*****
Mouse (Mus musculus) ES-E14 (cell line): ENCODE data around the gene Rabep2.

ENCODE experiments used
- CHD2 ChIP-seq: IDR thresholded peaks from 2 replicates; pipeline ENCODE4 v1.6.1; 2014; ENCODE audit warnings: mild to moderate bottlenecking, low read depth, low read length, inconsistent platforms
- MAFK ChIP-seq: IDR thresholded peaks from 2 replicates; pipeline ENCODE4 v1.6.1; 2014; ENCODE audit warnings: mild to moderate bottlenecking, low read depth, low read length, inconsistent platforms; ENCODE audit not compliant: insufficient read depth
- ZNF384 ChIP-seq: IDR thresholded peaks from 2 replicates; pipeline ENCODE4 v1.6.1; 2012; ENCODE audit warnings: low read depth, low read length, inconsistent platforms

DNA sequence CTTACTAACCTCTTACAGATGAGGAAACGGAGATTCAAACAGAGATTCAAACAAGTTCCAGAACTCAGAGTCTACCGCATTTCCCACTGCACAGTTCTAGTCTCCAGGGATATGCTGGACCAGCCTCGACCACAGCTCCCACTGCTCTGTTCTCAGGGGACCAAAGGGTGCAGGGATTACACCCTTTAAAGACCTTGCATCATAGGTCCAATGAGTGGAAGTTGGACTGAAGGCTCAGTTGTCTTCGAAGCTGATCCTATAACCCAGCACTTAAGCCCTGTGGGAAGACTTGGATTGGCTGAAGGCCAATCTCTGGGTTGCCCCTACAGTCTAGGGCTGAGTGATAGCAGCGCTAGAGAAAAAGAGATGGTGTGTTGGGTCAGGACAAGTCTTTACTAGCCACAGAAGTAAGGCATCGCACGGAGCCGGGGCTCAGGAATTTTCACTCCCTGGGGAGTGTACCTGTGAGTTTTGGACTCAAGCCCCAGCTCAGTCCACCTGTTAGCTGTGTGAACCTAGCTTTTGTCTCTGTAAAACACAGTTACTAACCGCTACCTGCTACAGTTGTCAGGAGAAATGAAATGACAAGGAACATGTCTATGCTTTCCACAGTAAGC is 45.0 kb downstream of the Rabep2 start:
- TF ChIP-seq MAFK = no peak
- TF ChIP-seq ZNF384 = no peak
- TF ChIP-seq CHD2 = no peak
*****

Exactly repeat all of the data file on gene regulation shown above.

Mouse (Mus musculus) ES-E14 (cell line): ENCODE data around the gene Rabep2.

ENCODE experiments used
- CHD2 ChIP-seq: IDR thresholded peaks from 2 replicates; pipeline ENCODE4 v1.6.1; 2014; ENCODE audit warnings: mild to moderate bottlenecking, low read depth, low read length, inconsistent platforms
- MAFK ChIP-seq: IDR thresholded peaks from 2 replicates; pipeline ENCODE4 v1.6.1; 2014; ENCODE audit warnings: mild to moderate bottlenecking, low read depth, low read length, inconsistent platforms; ENCODE audit not compliant: insufficient read depth
- ZNF384 ChIP-seq: IDR thresholded peaks from 2 replicates; pipeline ENCODE4 v1.6.1; 2012; ENCODE audit warnings: low read depth, low read length, inconsistent platforms

DNA sequence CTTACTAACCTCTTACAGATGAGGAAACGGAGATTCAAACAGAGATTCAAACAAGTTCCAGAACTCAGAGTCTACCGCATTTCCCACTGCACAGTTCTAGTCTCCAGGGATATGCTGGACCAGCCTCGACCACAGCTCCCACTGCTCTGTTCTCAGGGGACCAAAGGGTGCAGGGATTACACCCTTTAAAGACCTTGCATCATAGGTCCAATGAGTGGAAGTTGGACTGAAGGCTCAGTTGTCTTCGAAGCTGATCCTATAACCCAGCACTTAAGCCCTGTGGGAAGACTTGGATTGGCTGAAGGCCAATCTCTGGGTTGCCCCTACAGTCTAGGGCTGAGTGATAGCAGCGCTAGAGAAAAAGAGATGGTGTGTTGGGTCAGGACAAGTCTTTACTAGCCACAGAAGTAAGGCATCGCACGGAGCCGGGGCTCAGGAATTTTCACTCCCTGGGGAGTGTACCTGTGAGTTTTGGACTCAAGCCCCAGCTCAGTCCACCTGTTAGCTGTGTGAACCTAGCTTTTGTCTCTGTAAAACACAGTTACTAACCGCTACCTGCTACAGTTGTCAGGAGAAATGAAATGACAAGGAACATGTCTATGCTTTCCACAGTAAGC is 45.0 kb downstream of the Rabep2 start:
- TF ChIP-seq MAFK = no peak
- TF ChIP-seq ZNF384 = no peak
- TF ChIP-seq CHD2 = no peak